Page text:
Windpower 2013: Ripe Market Conditions for Community Wind Projects

windpower_2013I attended the AWEA WINDPOWER 2013 Conference & Exhibition in Chicago yesterday, where a variety of companies gather each year to collaborate and explore industry opportunities. Although many trends were discussed, one notion that came up was the unique opportunity for community wind projects to thrive in the current economic climate.

From schools to tribal reservations to corporate campuses, community wind is a growing sector in the wind energy industry that involves local involvement and ownership. Although projects are often of smaller scale than investor-owned or third-party industrial wind farms, community wind projects possess qualities that are uniquely suited for the renewable energy market for 2013.

As Ray Henger, Chief Financial Officer of OwnEnergy, Inc. said, community wind projects can be developed with greater velocity.  They typically use existing transmission infrastructure, thus not requiring major infrastructure upgrades. Using a local partnership model helps boost community support and reduces “not in my backyard” mentality from local stakeholders.

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“There’s nothing better than seeing the benefits of the project flow to the people that live with it,” says Michael Rucker, Chief Financial Officer of Juwi Wind. Community wind benefits include greater economic diversity, job creation, tax generation, and income to landowners. Community support for a given project can make a tangible difference for wind energy developers – obtaining permits more quickly and easily for popular projects.

“We have excellent access to quality, cutting edge turbine equipment,” says Wes Slaymaker, president of WES Engineering Inc, a company that advanced three community wind projects in 2012. “Unlike a few years ago, turbine manufacturers and contractors now are eager to work on community-based wind farms.” The supply bottlenecks that recently plagued the industry are not currently an obstacle.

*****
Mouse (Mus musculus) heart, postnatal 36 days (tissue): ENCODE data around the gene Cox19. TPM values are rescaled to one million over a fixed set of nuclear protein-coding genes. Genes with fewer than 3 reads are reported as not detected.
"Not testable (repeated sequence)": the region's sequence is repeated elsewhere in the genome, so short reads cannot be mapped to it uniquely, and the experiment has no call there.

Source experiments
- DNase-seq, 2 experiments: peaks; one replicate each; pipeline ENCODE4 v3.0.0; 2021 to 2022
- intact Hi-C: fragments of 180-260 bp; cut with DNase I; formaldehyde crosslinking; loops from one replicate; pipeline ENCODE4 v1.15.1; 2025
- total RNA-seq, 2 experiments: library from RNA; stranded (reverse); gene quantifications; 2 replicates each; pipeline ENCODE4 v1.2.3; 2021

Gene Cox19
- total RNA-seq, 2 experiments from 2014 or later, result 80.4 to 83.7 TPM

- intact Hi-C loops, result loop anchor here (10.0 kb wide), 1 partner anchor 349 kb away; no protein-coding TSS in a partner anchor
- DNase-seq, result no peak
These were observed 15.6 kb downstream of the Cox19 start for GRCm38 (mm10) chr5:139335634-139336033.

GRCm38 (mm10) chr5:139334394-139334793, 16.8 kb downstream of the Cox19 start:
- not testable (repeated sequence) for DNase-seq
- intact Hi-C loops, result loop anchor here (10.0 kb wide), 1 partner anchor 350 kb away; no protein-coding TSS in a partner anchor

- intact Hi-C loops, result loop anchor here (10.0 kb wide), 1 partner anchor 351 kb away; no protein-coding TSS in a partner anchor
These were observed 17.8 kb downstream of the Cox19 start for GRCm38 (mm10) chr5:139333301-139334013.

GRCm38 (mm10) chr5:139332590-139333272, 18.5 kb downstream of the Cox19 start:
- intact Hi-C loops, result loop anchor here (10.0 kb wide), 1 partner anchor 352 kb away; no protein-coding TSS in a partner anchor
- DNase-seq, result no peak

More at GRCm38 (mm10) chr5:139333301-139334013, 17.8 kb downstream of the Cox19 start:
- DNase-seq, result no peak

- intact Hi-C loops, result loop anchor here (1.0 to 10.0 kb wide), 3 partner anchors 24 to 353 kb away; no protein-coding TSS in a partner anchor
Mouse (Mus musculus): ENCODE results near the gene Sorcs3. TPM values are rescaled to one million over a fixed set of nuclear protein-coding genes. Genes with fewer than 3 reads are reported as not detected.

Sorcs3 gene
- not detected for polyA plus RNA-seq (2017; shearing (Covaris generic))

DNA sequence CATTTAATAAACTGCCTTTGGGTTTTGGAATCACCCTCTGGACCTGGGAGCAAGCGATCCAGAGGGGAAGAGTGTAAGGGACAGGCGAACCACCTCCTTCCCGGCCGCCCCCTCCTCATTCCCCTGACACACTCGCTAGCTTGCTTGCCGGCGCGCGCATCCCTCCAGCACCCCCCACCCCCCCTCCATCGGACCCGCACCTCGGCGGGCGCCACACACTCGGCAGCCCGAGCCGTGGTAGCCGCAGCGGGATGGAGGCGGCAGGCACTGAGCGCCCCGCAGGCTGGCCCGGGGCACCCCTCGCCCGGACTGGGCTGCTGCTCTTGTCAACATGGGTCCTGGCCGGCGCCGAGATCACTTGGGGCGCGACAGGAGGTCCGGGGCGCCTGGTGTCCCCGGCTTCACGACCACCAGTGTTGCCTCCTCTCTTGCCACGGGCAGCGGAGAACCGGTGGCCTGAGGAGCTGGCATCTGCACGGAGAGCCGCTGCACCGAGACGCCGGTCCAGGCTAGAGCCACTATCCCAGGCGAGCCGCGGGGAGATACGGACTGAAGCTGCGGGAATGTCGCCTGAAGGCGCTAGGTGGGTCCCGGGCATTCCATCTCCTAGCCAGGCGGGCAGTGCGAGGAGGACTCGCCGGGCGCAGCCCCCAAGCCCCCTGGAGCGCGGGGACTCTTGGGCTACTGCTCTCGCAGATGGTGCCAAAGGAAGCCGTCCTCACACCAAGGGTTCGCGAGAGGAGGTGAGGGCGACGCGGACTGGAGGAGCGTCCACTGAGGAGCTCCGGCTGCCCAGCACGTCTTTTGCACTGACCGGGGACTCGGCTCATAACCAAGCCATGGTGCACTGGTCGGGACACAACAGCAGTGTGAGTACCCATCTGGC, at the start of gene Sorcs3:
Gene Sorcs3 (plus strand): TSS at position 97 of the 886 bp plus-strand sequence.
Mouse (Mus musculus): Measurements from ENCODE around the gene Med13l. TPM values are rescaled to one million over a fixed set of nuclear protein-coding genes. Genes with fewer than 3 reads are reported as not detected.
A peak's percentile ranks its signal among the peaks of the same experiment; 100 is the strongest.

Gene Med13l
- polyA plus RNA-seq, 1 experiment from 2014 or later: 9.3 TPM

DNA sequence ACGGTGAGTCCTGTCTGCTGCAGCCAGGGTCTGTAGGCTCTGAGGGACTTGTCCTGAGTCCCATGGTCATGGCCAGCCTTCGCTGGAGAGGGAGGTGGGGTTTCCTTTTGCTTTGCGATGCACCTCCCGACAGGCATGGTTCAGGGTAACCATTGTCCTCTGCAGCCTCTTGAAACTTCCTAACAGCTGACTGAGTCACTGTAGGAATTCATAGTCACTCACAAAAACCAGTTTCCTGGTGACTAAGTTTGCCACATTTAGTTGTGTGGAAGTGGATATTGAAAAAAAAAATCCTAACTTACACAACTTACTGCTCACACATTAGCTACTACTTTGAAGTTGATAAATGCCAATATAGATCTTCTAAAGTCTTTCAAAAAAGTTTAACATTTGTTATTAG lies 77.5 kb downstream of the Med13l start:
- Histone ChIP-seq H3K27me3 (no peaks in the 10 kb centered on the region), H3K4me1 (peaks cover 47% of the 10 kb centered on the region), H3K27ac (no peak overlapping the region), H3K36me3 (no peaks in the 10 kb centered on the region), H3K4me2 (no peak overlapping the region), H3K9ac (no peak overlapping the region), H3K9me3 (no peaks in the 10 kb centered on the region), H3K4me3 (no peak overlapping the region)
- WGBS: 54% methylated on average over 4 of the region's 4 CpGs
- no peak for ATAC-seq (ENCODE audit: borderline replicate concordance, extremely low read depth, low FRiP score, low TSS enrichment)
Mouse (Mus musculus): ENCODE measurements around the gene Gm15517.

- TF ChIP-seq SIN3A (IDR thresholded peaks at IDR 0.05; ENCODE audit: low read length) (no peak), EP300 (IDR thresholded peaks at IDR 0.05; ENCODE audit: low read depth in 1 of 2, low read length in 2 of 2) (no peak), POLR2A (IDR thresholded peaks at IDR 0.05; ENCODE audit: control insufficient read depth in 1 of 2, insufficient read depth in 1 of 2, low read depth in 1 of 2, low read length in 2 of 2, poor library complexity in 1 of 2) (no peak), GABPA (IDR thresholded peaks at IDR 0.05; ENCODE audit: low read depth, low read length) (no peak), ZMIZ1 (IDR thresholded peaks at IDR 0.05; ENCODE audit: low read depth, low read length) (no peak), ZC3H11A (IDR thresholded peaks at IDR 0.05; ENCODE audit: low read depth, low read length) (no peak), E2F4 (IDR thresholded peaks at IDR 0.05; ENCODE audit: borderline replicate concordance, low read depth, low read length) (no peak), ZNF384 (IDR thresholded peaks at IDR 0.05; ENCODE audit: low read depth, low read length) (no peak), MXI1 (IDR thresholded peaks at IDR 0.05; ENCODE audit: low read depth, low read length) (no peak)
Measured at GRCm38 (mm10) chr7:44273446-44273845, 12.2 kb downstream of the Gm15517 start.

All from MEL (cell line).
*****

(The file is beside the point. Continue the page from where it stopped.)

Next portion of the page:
The speed of wind farm development is particularly important for projects that seek to take advantage of the one year extension of the production tax credit. This requires that the project reach the construction phase during 2013, a feat that is difficult for many large or unpopular projects.

“I commend all the business and community leaders that are helping advance wind energy development,” says Slaymaker. “There is an excellent opportunity right now for companies, schools, and municipalities to control their energy costs, and show leadership in reducing their carbon footprint.”

[Image credit: Wes Slaymaker]


Sarah Lozanova is a regular contributor to environmental and energy publications and websites, including Mother Earth Living, Energy International Quarterly, Triple Pundit, Urban Farm, and Solar Today. Her experience includes work with small-scale solar energy installations and utility-scale wind farms. She earned an MBA in sustainable management from the Presidio Graduate School and she resides in Belfast Cohousing & Ecovillage in Midcoast Maine with her husband and two children.